Anglia Ruskin University and City wide
East England

Saturday 15th October : 6.45am alarm: get up, dress, eat, check bag: Drive to Nottingham Station, collect Julian Woodcock. 11.10am Check in at Showtime Symposium. Coffee/biscuits, look at art, listen to others. Watch Anna Mendes, Lunch, talk art, Prepare. Walk Goal to Parker’s Piece, set up, kick off 3pm. Alternate with Julian to; read data comparison statistics down a megaphone, blow whistles, wear hard hats, take penalty shots, retrieve ball, shake hands, create passing interest, curiosity and plant ideas. 4.30pm final whistle, dismantle, close of symposium, chat, shake hands, return home 8.45 pm,

This is my third year taking part in Art.Language.Location and each year has allowed me to extend my practice and generate fresh work. Equally important it has brought into contact with stimulating work by other artists and works hitherto off my radar.

The festival presents a rich mixture of work that responds to the notion of language and location. It was set up by Robert Good and is now in its 5th year. For the last 2 years it has been adopted by Anglia Ruskin University. I was down for the showtime symposium doing a time based piece collaboration with Julian called ‘Quantitative data comparison site’. Mark Langley kicked off the day with a talk about his video work mimic:chorus. In this piece pen scribble is set to a soundtrack of birdsong to evoke the image of a bed nest being formed by the moving hand. The hand held nib is suggestive of a birds beak beavering away constructing a nest. The work had an infectious spirit of play and an uplifting effect on the spirits. I felt better for seeing it.

Les Monaghan presented a sequence of staged portraits of Syrian families displaced by the current conflict. Sat on a sofa, in an anonymous looking domestic space, the subjects looked as if in a state of limbo. Text in Arabic occupies the lower part of the image and is set in white against a grey carpet. The words refer to their aspirations, but are lost on most of us. This sense of dislocation into a safe but relatively featureless context was well crafted and poignant.

Robert Good’s fragments of Ruskin’s words were hand painted by a letterer on the walls of Ruskin Corridor. These thoughts by another, painted by yet another, had smudge marks left, which worked well to frame the work as hand authored in the era of vinyl lettering. As we approach the centenary of Duchamp’s Fountain, this work touched with gentle efficacy on notions of authorship and the art historical legacy of Ruskin, in an art education institution where I would hazard a guess, that many students at Ruskin are blissfully unaware of who the Ruskin of Anglia Ruskin was. Never mind what he stood for. Similar in a way that Waterloo is for many just a name for a train Station and Paddington merely a name for a bear.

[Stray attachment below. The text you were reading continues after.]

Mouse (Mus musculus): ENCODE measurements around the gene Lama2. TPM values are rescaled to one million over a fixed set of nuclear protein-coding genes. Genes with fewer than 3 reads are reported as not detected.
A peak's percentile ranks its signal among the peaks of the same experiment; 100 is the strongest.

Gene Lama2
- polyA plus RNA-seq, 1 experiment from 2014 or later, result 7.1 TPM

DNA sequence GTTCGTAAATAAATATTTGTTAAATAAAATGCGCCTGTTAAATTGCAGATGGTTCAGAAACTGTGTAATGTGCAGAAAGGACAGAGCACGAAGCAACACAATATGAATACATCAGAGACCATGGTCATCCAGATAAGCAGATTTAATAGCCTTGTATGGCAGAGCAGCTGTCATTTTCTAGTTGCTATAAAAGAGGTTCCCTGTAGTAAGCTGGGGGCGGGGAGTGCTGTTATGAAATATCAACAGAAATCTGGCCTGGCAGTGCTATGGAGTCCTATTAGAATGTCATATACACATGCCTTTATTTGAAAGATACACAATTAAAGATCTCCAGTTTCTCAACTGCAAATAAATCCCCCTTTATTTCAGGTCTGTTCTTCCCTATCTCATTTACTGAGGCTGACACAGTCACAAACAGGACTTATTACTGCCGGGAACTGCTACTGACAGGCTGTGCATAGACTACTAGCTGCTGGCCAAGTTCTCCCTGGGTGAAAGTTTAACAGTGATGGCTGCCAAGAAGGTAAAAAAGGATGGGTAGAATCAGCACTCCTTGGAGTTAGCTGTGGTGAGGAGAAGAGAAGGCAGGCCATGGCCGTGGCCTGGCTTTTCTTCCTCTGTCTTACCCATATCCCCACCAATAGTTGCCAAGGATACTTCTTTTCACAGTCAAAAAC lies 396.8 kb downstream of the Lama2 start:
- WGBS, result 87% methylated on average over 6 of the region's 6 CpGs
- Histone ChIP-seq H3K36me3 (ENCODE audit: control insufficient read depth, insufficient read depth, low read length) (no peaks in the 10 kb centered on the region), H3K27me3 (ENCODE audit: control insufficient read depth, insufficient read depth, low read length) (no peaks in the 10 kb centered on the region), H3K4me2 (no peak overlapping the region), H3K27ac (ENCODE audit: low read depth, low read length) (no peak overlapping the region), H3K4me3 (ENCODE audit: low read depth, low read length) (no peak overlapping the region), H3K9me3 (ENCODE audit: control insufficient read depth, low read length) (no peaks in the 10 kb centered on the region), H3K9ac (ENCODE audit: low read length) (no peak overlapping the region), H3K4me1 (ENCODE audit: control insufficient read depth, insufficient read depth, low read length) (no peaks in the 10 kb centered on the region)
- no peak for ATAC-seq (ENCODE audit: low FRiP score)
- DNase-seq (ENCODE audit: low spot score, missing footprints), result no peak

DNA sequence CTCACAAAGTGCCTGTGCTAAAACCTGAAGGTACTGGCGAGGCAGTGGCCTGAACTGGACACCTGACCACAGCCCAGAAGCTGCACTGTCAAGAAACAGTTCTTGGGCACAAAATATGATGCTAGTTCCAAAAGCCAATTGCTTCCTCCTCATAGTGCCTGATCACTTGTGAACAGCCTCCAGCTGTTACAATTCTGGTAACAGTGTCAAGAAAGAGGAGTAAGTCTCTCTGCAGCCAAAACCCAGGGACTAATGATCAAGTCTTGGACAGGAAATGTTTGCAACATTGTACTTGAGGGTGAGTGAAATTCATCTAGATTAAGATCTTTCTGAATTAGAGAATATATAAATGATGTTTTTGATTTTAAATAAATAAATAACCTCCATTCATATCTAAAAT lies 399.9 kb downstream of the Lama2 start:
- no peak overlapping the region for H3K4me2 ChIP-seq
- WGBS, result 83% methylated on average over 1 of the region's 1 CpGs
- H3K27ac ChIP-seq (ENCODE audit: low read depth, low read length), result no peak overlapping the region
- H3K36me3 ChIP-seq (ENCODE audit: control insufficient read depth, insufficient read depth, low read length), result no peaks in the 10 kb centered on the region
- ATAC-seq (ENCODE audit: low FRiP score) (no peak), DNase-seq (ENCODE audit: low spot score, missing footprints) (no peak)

Sadly we missed the performance by Gen Doy and Jonathan Rogerson, due to both being on at the same time. A huge pity as his piece last year blew Julian and I away with its enigmatic mix of simple sounds, systematically layered into a complex structure. But luckily we caught the Piece by Ana Mendes. This performance comprised a recorded male English voice, interrogating the Portuguese born artist with a staccato rhythm of probing questions. These ranged from; asking her passport number, to how often she had sex, to what disease was in her family and to whether and why she liked machines. This rapid paced one person performance took place in a blank auditorium. The artist was at times like a rabbit in the headlights, issuing one word answers, whilst at other times seemed to take back control of the interrogation with more expanded anecdotal responses. The work was captivating and took one through a gamut of emotions. Part autobiography, part anti authority, the piece sat particularly potently, as raised by visiting curator Tom Morton, in a post Brexit vote, border obsessed Europe. Other stand out work on this whistle stop day was Anna Brownsted’s swing sculpture piece. It’s impeccable production values translating what would typically be warm playful inter-action into a curiously quasi clinical public experience. And Daniel Cockburn’s five monitor monologue video installation which delivered multiple overlapping spoken narrative strands in an effective deadpan straight to lens structure.

Art Language location features work both around the Anglia Ruskin University site and across the City infiltrating and interrupting the everyday experience. These vary from the nomadic and pop up by artists like Annamari Kardos and myself, Tom Hackett, with Julian Woodcock, to more lasting site sensitive installations like the video by Catherine Cleary and Rebecca Ilett in the Museum of Cambridge. It is run by artists, for artists. It very much runs on passion and each year it grows and evolves. This is the second year of ACE funding, which as well as recognising its status as a cultural gift to the City, also allows the organiser to pay a fee to those taking part, which is an important validation of the worth artists deserve. It is well worth a good day out. Runs until 29th October.